Henriette looked at him with staring eyes. There was a silence. Then she calmly made up her mind.

‘All right, I’m going there.’

She was going there, but how? But it was impossible, crazy. Delaherche began again about the bullets and shells sweeping the road. Gilberte had seized her hand again to stop her, and Madame Delaherche also tried in vain to point out the absurd rashness of her idea. She said again in her quiet, calm way:

‘No, there’s nothing you can say, I’m going.’

She insisted, and all she would agree to take was Gilberte’s black lace head-scarf. Still hoping to convince her, Delaherche finally declared he would go with her, at any rate as far as the Balan gate. But at that moment he caught sight of the sentry who throughout the commotion of the installation of the casualty station had gone on pacing up and down in front of the coach-house in which the cash of the 7th corps was being kept under lock and key. He remembered and was afraid, and went to see if the millions were still there. Meanwhile Henriette was already on her way under the archway.

‘Wait for me! My word, you’re as crazy as your husband!’

But as another ambulance vehicle was coming in they had to let it pass. This was smaller, with only two wheels, containing two badly wounded lying on stretchers. The first one they brought out, with infinite care, was nothing but a mass of bleeding flesh with one hand smashed and the whole of one side torn through by a shell splinter. The second one had his right leg crushed. At once Bouroche had this one placed on the mattress and began the first operation, with orderlies and his assistants ceaselessly running to and fro. Madame Delaherche and Gilberte were sitting near the lawn, rolling bandages.

Outside, Delaherche caught up with Henriette.

‘Look here, my dear Madame Weiss, you’re not going to do such a silly thing… How do you think you can get to Weiss out there? He can’t even still be there by now, and must have taken to the fields to get back… I assure you that Bazeilles is unreachable.’

But she was not listening, and walked on faster, entering the rue du Ménil to get to the Balan gate. It was nearly nine, and Sedan had emerged from the dark, shivery morning and desolate, blind awakening in the thick fog. A sultry sun cast hard shadows of the houses, the roadway was filled with an anxious crowd, through which dispatch-riders were continually galloping. Groups formed round the few unarmed soldiers who had already come back into the town, some slightly wounded, others in a state of extraordinary emotional tension, gesticulating and shouting. And yet the town would still have had its everyday look were it not for the shops with shutters closed and dead-looking façades in which not a single blind was open. Moreover there was this continual gunfire making everything tremble, stones, ground, walls and even the slates on the roofs.

Delaherche was a prey to the most unpleasant inner struggle, torn between his duty as a brave man which bade him not to desert Henriette and his terror of going back along the Bazeilles road under shell-fire. Suddenly, just as they reached the Balan gate they were separated by a number of officers coming in on horseback. People were packed tight near the gate, waiting for news. He ran along looking for the young woman, but in vain, she must be beyond the walls and hurrying along the road. He did not push his zeal any further, but was surprised to catch himself saying aloud:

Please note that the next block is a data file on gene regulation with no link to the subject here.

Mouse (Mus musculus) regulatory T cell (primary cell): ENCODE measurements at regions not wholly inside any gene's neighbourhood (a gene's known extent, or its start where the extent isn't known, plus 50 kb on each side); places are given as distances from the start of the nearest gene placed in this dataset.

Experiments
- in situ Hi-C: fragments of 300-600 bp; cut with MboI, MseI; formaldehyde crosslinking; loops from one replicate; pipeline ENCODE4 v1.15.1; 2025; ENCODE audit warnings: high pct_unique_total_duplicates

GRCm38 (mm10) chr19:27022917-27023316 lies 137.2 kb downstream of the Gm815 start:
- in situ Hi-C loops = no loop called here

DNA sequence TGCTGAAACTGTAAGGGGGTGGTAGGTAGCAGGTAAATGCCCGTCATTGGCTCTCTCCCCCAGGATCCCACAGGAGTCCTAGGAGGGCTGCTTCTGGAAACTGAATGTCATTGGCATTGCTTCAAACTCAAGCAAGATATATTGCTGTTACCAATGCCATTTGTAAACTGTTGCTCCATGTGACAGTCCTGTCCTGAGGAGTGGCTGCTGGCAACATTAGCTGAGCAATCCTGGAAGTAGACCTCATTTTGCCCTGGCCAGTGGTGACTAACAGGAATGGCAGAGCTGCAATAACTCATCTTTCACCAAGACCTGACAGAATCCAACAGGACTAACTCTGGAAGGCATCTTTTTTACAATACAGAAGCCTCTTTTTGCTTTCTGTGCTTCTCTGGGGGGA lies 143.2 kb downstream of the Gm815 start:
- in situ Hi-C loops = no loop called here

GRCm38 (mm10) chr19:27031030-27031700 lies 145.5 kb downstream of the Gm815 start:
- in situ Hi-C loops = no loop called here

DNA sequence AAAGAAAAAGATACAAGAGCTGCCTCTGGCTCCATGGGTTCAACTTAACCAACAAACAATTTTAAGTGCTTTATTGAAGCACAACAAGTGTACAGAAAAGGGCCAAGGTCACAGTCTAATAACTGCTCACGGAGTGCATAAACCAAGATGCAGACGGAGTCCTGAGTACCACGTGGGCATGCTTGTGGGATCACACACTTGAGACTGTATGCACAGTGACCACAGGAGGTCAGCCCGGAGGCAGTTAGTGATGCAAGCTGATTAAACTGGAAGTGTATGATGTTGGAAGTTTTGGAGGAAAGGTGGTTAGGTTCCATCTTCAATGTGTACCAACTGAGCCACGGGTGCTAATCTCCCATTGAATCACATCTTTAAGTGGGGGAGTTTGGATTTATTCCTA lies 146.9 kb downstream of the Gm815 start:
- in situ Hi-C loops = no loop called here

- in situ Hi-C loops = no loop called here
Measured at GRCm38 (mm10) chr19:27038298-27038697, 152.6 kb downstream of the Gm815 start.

‘Oh, what the hell! It’s too ridiculous!’

So he wandered about in Sedan, a citizen full of curiosity and not wanting to miss any of the sights, but also full of growing anxiety. What was it all going to lead to? If the army was beaten wouldn’t the town be in for a very bad time? The answers to these questions remained obscure and depended too much on the turn of events. But that did not prevent him from trembling for his mill, his buildings in the rue Maqua, even though he had moved away all his valuables and hidden them in a safe place. He went to the Hôtel de Ville and found the council in permanent session. He hung about there for a long time but learned nothing new unless it was that the battle was going very badly. The army did not know whom to obey, moved backwards by General Ducrot during the two hours of his command and forwards again by General de Wimpffen who had succeeded him, and these incomprehensible comings and goings, positions they had to reconquer after abandoning them, the whole absence of any plan or energetic leadership were precipitating the disaster.

Next Delaherche moved on to the Sub-Prefecture to find out whether the Emperor had reappeared or not. The only news anyone could give him was about Marshal MacMahon whose wound, not at all dangerous, had been dressed by a surgeon and who was now peacefully in bed. But towards eleven, while he was still tramping the streets, he was held up for a moment in the Grande-Rue in front of the Hôtel de l’Europe by a slow procession of horsemen covered with dust whose weary mounts were going at a walking pace. At their head he recognized the Emperor, returning after spending four hours on the field of battle. Death hadn’t any use for him, obviously. In the anguished sweat of this ride through defeat the make-up had gone from his cheeks and his waxed moustache had got soft and drooping, the ashen face had taken on the agonized stupor of a dying man. An officer who dismounted in front of the hotel began explaining to a group of people the route they had followed, from La Moncelle to Givonne all along the little valley, among the soldiers of the 1st corps whom the Saxons had thrown back on to the right bank of the stream; and they had come along the road in the cutting of Fond de Givonne, in such a jam already that even if the Emperor had wanted to go back to his front line troops he could only have done so with the greatest difficulty. Besides, what was the good?